Sugar Hill (1994)
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This crime melodrama centers on a pair of Harlem drug dealers. They are brothers, and the conflict begins when one of them decides to break free from the business.
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Critic Reviews for Sugar Hill
While Sugar Hill boasts a hearty collection of excellent performances, those assets are nearly negated by a directorial style that can best be described as...languid.
There are plenty of other 'want to get out of the business' movies out there that are more interesting and intriguing.
_As a message movie, "Sugar Hill" is perhaps no better or worse than most. It can be credited for striving to be more, but striving is not the same thing as being. Snipes deserves a better vehicle than this, but then, one suspects he picked it off the sho
Audience Reviews for Sugar Hill
In the opening scenes of Leon Ichaso's "Sugar Hill" we see a woman(Khandi Alexander) who is clearly addicted to heroin asks one of her kids to help her tighten a strap around her arm so she can inject the fatal drug. Sadly he agrees since after all he is obeying to mom's orders. The events become tragic and complex as she later dies of an overdose, it becomes clear that her kids will become attached to the drug game.
Now in the present world a grown up man named Romello Skuggs(Wesley Snipes) lives a lavish lifestyle, is a respected drug dealer. He still remembers vivid flashbacks of his mother death of an overdose. Romello has seen the goods and bads of the drug life and decides he wants out but getting out isn't as easy as it was when he got in. When Romello was in his teens he was even offered a full scholarship to Georgetown, but is now working with his business partner named Gus Molino(Abe Vigoda).
Romello has a brother named Raynathan(Michael Wright) who dresses well but cannot escape the drug lifestyle he is associated with and wants Romello to join him and take over the empire. Romello meets an attractive woman named Melissa(Theresa Randle) and the two start to become close. Melissa becomes upset and frustrated because Romello lives a dangerous life and is afraid her life might be in jeopardy.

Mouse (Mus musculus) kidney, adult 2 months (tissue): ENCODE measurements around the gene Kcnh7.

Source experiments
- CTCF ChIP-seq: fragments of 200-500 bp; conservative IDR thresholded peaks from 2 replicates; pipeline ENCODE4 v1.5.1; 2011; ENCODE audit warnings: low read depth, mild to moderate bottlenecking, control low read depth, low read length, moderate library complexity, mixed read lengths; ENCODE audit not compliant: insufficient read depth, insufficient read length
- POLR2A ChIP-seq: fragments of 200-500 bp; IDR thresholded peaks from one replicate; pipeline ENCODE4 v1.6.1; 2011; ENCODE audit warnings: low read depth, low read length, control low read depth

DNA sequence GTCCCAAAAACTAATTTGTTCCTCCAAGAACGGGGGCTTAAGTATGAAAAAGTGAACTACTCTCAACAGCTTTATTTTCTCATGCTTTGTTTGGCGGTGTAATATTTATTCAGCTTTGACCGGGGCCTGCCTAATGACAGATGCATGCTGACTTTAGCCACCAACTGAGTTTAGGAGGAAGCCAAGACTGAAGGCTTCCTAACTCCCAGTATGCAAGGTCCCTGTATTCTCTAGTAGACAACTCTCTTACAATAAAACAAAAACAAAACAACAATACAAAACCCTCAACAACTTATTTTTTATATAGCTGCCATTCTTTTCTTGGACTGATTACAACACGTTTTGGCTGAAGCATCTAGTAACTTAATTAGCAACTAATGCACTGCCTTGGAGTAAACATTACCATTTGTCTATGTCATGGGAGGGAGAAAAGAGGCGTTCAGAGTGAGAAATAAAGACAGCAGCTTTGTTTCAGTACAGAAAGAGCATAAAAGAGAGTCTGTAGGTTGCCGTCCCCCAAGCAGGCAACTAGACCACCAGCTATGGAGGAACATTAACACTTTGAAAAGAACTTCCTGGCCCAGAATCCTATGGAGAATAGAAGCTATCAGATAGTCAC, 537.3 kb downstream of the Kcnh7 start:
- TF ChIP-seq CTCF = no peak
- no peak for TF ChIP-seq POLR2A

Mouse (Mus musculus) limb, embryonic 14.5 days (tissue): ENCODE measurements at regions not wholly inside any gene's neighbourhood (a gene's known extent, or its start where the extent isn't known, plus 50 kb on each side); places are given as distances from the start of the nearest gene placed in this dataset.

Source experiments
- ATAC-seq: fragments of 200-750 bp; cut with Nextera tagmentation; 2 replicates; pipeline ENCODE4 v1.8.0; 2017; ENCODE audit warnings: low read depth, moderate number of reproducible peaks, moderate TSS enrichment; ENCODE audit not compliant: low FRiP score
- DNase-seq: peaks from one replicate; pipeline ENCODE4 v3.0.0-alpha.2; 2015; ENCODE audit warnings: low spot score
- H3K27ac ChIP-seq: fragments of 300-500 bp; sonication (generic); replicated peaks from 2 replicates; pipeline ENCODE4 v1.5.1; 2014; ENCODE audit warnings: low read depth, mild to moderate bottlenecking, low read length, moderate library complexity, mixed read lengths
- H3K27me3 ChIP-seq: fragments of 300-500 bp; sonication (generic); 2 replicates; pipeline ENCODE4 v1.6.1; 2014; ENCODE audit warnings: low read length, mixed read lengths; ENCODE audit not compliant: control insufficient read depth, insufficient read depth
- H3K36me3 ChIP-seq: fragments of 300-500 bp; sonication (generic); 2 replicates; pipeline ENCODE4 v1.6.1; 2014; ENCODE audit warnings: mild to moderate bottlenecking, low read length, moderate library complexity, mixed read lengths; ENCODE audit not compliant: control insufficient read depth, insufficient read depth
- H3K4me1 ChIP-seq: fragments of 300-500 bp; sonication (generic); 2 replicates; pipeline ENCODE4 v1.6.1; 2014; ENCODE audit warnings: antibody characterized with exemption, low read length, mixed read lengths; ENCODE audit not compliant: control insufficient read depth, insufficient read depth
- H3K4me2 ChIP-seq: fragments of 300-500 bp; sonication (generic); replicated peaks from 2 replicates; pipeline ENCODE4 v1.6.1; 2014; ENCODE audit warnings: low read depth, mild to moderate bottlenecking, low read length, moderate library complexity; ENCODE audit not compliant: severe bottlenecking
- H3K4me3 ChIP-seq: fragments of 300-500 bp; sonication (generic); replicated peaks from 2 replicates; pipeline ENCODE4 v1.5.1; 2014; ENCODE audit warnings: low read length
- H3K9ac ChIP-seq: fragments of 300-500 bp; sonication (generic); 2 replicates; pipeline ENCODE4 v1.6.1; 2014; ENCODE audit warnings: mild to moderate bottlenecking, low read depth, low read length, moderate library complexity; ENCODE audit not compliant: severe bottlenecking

This is all I'm going to say about this picture. What I do like about "Sugar Hill" is the main character played by Wesley Snipes. Who reminds me of Martin Scorsese's main characters who also suffer from guilt and wants to find a way of being redeemed. It is clear his guilt is selling drugs to his own people and greatly dislikes the black on black violence. Romello's redemption is to get out of New York City and start a new life all over. The final scenes is a sad one involving Romello's brother Raynathan and their father A.R. aka Arthur Romello(Clarence Williams III).
I recently read Roger Ebert's review of a urban crime picture "Clockers"(A film I greatly disliked)he wrote something true from the results of black on black drugs and violence.
"Cheap handguns make death the result of situations that otherwise would be soon forgotten. Drugs are not a problem so much as a way of life; the central black characters in the movie never use drugs themselves, but trade in them, with death as a cost of doing business. The unintended implication is that these young men are practicing genocide on themselves."
"Sugar Hill" isn't really a grim picture as it may seems. The picture builds slowly, once all the elements come into play one can't help but be interested. From the nice use of cinematography, a great all star cast, and strong themes between brothers, guilt, and redemption. "Sugar Hill" might be dated due to the 90's influence but never mind Leon Ichaso clearly has empathy for his story and it's characters.
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